It’s an age-old design question if your core web content should be above the fold or if users are happy to scroll down to see it. tools such as ClickTale (below) provide a really powerful solution to show you exactly how far down your page your visitors are scrolling. However, with 70% of businesses using Google Analytics, it would be really great to have that kind of insight built into Google Analytics reports.

Scroll reach tracking

Unfortunately, this is something that they have never provided.

Scroll reach tracking plugin

In order to try and get around this, I’ve built a Google Analytics plugin that uses JQuery and event tracking to measure how far down your pages your visitors are scrolling.

How it works

The script works by working out the height of your webpage and dividing it into ten even splits (10% scroll). It then finds the height of the user’s browser window and works out how many of those 10% splits the visitor can see and fires an event to Google Analytics for each of those 10% splits (10%, 20%, 30% etc.)

Then, if the user starts to scroll down the page, it fires an event when they reach the next 10% split and then another event for every 10% split thereafter.

It’s built to only fire each 10% split event once, so if a user scrolls all the way down the page and back up you would get 10 events rather than 20 or more.

The events fired use the following code:

_gaq.push([‘_trackEvent’, title, ‘scroll reach’, ‘10%’,10,true]);

Where title is the page title that the user is currently on and the 10% changes to reflect the split of the page that the user has scrolled to. The last field is set to true and this tells Google Analytics not to consider these events in bounce rate calculations so that your pages don’t suddenly have zero percent bounce rate after setting this tracking up.

The value of the event is set to the value of the scroll position, so 10% would give 10 etc. so that the average scroll depth is given in Google Analytics and you can see whether your “average user” is seeing your important content nice and easily.

To install:

  • Requires JQuery to be installed 
  • Should be placed below the call for JQuery and the main Google Analytics tracking code
  • Uses the Asynchronous tracking script (gaq, not gat)
  • I recommend placing in an external JS file so you can easily include it across your site without having to copy and paste lots of code into every page.


You can download the plugin here:




If you have any questions or want to suggest any improvements, leave a comment below.



Scroll reach tracking in Google Analytics
Tagged on:         

12 thoughts on “Scroll reach tracking in Google Analytics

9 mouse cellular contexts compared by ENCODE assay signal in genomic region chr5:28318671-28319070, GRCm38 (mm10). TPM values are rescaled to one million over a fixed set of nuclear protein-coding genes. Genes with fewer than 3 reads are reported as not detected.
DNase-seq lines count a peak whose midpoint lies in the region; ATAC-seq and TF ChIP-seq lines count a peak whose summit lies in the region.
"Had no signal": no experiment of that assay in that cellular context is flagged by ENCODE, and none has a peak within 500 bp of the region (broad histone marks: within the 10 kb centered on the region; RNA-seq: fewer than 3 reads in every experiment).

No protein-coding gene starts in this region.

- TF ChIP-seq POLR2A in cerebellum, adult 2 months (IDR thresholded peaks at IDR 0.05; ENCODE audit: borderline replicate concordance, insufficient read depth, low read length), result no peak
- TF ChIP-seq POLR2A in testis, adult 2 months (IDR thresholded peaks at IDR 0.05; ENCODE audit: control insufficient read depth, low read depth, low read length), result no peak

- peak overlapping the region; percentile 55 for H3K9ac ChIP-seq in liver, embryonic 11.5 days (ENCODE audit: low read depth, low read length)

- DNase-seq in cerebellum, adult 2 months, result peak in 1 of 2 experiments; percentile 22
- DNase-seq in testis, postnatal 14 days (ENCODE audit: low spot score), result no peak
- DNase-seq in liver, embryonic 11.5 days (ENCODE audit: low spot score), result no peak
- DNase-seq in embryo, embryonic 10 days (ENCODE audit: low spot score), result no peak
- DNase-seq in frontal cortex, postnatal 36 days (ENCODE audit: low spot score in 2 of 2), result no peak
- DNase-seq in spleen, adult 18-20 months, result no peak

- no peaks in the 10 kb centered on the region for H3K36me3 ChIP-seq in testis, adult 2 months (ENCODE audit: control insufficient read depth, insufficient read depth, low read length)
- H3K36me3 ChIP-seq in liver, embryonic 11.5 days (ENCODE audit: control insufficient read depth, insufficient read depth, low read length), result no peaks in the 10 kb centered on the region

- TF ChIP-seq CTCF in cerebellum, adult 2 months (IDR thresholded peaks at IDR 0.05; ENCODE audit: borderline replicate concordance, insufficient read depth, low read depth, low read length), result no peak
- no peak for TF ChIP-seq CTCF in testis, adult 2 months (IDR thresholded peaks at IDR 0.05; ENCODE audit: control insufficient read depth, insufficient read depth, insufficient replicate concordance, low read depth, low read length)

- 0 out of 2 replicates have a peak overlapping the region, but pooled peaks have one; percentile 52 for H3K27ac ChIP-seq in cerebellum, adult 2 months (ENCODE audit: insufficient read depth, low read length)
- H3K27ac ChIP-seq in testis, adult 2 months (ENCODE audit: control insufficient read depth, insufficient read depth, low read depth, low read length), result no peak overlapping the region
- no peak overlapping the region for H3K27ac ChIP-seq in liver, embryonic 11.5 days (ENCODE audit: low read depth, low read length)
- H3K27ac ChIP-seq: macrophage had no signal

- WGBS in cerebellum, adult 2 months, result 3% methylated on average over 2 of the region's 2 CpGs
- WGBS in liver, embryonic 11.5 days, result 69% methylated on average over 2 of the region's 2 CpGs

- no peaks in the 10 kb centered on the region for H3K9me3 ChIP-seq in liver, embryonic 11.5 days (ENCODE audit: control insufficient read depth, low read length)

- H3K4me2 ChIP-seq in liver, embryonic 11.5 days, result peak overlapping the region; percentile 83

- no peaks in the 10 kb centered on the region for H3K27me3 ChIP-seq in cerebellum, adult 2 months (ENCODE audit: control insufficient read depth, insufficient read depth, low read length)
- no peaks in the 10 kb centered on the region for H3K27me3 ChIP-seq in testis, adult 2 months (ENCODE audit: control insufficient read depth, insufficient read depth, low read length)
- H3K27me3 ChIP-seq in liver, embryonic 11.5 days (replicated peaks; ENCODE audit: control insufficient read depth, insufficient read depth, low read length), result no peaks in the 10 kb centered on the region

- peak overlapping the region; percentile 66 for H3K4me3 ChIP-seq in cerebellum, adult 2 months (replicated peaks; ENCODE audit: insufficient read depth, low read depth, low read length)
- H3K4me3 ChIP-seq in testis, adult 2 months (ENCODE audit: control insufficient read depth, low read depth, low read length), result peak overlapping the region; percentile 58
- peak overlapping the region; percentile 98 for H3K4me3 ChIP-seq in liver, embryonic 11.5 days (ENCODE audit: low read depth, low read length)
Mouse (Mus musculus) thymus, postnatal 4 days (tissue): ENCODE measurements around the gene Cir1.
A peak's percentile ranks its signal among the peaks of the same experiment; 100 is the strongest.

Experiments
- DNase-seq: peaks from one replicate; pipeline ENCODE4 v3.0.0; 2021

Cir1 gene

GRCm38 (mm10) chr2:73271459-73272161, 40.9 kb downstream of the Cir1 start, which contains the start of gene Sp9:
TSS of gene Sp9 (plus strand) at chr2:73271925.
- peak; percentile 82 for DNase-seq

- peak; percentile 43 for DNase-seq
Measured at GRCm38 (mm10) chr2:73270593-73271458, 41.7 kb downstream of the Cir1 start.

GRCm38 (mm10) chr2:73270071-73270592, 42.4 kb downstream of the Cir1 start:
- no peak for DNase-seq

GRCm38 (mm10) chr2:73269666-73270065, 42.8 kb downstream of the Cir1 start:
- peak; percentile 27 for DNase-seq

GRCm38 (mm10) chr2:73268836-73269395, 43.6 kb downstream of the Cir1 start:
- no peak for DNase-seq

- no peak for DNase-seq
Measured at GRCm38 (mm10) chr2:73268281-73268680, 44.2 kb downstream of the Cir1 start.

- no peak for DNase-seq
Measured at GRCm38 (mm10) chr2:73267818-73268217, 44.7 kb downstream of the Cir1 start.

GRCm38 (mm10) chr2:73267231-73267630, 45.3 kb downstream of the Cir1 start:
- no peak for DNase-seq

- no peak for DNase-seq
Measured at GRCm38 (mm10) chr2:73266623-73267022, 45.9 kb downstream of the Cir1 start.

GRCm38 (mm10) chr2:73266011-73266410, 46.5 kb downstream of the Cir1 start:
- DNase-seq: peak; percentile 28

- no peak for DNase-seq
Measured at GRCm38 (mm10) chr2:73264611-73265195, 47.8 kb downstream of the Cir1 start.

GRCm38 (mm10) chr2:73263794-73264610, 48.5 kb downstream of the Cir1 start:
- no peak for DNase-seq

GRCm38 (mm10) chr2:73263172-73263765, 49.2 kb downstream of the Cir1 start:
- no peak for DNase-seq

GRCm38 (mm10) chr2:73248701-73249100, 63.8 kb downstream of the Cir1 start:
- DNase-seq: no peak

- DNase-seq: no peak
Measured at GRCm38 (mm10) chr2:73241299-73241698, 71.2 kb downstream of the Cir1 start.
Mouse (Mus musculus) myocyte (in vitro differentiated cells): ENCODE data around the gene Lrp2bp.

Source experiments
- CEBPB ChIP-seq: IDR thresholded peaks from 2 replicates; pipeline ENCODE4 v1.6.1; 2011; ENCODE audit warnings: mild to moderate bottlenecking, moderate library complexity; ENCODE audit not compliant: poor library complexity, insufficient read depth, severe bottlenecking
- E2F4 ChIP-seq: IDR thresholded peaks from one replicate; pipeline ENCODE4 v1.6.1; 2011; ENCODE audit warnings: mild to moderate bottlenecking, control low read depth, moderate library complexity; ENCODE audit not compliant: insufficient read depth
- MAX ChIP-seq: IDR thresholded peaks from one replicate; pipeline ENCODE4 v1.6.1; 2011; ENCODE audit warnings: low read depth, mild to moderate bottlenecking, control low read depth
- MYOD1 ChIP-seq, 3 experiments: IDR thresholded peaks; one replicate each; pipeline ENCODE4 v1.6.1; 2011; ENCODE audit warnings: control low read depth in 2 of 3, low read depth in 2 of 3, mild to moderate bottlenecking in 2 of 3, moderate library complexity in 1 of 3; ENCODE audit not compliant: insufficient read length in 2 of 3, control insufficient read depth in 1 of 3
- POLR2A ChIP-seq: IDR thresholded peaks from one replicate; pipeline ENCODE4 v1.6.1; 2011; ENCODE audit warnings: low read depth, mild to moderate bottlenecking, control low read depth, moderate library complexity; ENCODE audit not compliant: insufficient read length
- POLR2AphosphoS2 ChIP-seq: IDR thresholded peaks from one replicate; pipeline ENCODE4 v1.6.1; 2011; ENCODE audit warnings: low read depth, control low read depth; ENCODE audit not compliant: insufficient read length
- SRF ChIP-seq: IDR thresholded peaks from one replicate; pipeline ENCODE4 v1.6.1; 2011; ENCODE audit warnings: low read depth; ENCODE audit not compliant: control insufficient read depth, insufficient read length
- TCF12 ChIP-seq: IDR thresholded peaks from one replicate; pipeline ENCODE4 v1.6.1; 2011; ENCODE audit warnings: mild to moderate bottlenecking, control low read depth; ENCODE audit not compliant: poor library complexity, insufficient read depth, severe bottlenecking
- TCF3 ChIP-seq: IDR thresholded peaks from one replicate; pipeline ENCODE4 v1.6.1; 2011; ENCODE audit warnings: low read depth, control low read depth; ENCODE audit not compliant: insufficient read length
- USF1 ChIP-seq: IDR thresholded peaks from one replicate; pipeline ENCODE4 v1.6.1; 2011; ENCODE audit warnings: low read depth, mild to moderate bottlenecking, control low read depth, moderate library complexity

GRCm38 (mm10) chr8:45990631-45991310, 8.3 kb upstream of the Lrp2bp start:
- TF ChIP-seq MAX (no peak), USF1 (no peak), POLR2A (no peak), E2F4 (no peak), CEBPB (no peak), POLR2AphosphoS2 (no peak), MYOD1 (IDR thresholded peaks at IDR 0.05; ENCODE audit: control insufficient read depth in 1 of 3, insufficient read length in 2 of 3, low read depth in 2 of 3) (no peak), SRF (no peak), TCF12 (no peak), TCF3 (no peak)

• I would like to know that if I have an Analytic Google code and this is not Asynchronous I would have to change my mode Analytic code from synchronous to asynchronous too?

    In wich folder I have to put this script?
    The results for that script I can see in the same account That I have now?

  • At the moment, this won’t work with the older code, it needs to be asynchronous. But, it could be modified to work. I would recommend upgrading to the asynchronous code though as the non-asynchronous is really outdated now.

    If you just put this in your normal JavaScript folder and link to it from the head of your page (eg. )

    That would be fine

  • Interesting. A buddy sent me a link to this. I hope you don’t mind but I made this a little smaller and more flexible:

    $(function() {

    // every threshold in percent, makes it easy to be more or less granular.
    // This number should a divisor of 100 (1, 2, 4, 5, 10, 20, 25, 50, 100)
    var threshold = 10;
    var curReach;
    var $window = $(window);

    var getReach = function(){
    return Math.floor((($window.height()+$window.scrollTop())/$(document).height())*(100/threshold))*threshold;

    var trackReach = function(reach){
    curReach = reach
    _gaq.push([‘_trackEvent’, document.title, ‘scroll reach’, curReach+’%’, curReach, true]);


    if (getReach() > curReach){


    Its only 259 bytes minified.
    $(function(){var t,o=10,n=$(window),c=function(){return Math.floor((n.height()+n.scrollTop())/$(document).height()*(100/o))*o},r=function(o){t=o,_gaq.push([“_trackEvent”,document.title,”scroll reach”,t+”%”,t,!0])};r(c()),n.scroll(function(){c()>t&&r(c())})});

    1. Don’t mind at all! I did suspect there is probably a simpler way of doing this, but my JavaScript is pretty basic so his was as far as I got!

    1. Hey Matt,

      If you go to Content –> Events –> Top events, you will see the pages you have installed it on in there as the event category, clicking through on each one will take you through to the different % scroll reaches.

      Hope you like it

      1. I made an extension for Google Chrome that will pull in all of the information stored in Google Analytics, compile it into real numbers per page, and display it as an overlay similar to how the image for this blog post looks.
        Right now its all working, but some of the values are hard-coded (like which GA accounts to get the data from and which domains have data), but I’m going to eventually create an options page to allow these values to be entered by the user.
        I’ll post it back here when its ready.

Leave a Reply

Your email address will not be published. Required fields are marked *

You may use these HTML tags and attributes: <a href="" title=""> <abbr title=""> <acronym title=""> <b> <blockquote cite=""> <cite> <code> <del datetime=""> <em> <i> <q cite=""> <strike> <strong>